Mother has been sick for a month but I am a good deal better now. I have not weaned Gus yet. Papa wants me to wean him. I am so lean. Love Aunt Dora & Aunt Matt. They are your Mother’s sister just like Zona is your sister. Be kind to them. They will love you for you are a good boy. Mother & Papa love you dearly. Knit me something & send in a letter so I can show it to Zona & Willie. Good bye. God bless you my dear child.

Your fond Mother

Zona, Willie & Gus send kisses to Pinck, Aunt Dora & Matt. Dora give my love to Pa. It seems he cares nothing for me.


Source: Diary of Cornelia Henry in Fear in North Carolina: The Civil War Journal and Letters of the Henry Family. Clinard, Karen L. and Russell, Richard, eds. (Asheville, NC: Reminiscing Books, 2008).

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Camps near Gordonville

April the 5, 1864

Dear Father and Mother and children I take the plesure of writing you a few lines this evening whitch will inform you that I am well as common hoping theas lines may come safe to hand and find you all well and doing well. I have nothing interesting to wrt you more than I landed safte to my company on Friday knight and found all things rite and all of the boys well though fearing.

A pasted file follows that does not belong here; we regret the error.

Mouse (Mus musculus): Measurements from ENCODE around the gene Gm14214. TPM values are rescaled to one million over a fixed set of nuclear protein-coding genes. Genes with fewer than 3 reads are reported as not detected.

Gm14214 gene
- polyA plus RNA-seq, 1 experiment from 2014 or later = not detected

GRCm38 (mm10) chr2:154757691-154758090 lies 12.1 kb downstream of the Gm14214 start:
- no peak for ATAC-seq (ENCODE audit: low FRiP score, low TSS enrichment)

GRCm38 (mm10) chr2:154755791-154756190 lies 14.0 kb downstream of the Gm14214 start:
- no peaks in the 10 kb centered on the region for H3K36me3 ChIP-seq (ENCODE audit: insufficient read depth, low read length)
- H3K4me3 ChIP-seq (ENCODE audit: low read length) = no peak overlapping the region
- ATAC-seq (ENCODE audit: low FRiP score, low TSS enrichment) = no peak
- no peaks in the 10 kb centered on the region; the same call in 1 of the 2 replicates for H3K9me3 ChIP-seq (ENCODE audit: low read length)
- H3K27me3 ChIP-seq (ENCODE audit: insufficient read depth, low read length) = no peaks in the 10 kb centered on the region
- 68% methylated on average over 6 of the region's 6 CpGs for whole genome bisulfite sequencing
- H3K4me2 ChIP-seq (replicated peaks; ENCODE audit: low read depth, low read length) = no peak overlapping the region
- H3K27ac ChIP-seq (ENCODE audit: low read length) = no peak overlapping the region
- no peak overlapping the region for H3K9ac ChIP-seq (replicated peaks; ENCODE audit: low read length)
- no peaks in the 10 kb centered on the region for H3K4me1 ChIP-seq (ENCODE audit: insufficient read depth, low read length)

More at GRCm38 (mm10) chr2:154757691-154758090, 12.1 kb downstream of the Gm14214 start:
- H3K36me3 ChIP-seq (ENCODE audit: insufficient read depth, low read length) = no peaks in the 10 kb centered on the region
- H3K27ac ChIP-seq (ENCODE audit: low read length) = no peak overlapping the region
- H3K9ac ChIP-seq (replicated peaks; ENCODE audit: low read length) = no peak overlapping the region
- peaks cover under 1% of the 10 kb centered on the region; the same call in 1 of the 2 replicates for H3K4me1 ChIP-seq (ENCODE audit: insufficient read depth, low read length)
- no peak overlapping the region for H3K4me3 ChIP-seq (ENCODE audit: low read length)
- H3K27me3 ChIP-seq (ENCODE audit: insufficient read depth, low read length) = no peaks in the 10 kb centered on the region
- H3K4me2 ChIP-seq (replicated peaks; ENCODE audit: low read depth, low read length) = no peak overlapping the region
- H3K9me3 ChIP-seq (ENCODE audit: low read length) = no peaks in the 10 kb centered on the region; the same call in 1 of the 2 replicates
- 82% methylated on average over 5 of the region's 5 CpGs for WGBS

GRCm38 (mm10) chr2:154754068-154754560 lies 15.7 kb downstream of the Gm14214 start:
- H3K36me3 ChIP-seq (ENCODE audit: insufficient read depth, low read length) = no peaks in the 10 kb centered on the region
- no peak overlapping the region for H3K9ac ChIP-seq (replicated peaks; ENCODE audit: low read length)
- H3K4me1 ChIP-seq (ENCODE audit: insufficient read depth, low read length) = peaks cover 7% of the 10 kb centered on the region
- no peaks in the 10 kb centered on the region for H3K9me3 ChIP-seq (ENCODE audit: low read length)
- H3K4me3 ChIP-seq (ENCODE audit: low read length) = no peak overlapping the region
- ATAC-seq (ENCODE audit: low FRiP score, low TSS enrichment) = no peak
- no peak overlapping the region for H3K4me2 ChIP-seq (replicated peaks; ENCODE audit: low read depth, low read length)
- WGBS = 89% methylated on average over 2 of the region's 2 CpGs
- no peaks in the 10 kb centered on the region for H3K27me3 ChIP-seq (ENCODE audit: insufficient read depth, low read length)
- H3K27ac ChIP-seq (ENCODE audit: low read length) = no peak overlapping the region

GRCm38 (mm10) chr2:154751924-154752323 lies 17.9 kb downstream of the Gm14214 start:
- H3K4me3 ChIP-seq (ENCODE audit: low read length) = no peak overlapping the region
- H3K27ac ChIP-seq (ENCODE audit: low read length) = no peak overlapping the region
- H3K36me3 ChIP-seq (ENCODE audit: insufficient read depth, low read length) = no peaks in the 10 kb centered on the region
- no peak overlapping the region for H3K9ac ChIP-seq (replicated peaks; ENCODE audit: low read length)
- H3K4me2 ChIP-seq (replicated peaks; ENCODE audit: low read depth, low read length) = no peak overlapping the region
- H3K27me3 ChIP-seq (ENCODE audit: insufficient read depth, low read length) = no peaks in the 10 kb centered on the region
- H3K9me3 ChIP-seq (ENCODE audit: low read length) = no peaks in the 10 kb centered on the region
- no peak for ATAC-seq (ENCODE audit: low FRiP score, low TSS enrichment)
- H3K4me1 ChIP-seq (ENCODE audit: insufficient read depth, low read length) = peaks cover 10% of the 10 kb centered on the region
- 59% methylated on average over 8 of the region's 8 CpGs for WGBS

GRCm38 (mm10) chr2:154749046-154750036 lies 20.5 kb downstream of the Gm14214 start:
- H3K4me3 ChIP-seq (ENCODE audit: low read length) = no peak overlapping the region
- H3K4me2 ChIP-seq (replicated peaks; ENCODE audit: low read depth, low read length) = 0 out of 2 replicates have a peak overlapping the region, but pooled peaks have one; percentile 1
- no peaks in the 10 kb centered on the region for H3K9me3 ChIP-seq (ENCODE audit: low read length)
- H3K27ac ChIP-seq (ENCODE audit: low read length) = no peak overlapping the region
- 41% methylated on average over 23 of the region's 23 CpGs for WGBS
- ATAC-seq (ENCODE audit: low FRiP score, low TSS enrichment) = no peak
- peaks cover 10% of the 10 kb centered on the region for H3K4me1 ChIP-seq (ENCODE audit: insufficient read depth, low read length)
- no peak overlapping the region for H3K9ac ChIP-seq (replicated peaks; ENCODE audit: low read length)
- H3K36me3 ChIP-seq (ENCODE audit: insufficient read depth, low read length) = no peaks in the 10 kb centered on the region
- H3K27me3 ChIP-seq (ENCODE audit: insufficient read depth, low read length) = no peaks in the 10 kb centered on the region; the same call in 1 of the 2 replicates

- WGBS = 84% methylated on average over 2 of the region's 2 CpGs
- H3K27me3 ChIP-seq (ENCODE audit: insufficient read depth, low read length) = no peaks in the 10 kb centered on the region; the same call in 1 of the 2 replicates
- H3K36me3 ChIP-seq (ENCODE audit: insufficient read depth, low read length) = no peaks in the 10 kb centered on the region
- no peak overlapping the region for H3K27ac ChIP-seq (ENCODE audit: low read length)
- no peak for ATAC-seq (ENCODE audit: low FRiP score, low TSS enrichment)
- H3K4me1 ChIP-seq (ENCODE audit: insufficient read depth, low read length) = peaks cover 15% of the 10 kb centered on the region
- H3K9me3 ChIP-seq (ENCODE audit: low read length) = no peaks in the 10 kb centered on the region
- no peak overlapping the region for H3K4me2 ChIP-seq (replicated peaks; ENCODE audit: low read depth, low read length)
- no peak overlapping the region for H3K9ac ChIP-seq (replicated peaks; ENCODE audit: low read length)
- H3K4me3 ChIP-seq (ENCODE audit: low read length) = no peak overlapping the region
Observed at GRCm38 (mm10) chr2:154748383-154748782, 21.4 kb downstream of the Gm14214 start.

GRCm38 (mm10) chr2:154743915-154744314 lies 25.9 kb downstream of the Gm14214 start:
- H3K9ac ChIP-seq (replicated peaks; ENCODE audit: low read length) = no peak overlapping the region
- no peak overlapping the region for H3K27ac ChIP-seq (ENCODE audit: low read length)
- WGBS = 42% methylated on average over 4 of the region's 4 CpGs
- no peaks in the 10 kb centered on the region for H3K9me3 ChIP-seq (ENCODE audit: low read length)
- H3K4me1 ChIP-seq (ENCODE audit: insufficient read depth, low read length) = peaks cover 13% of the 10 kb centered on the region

Bad Dick is well and harty and remembers his love to you all. we have now newse of interest more than Grant had ordered 8 days rations cooked some 10 days ago. Though the weather continues so bad that he cant advanse it has bin snowing or raining most every day for two weeks and is still raining now and the mountins and Blue ridge is covered with snow and ice and has bin for 2 or 3 weeks and the weather cold though as soon as the weather settals I am confident that we will have to try our hands though if reports as true whitch I hope they are we will Bee on [top] of it it is promised in camps that Col. Haywood is likely to get the 7th Regement to camp Homes he has bin home on furlow and is 8 or 10 days Behind Time and col Davidson recieve a mesage from him yesterday that all of his papers was rite so far and he has bin to Richmond and has gone Back to Raleigh and we are all in hopes that he will Bee successful in his undertaking and are anctious to see him return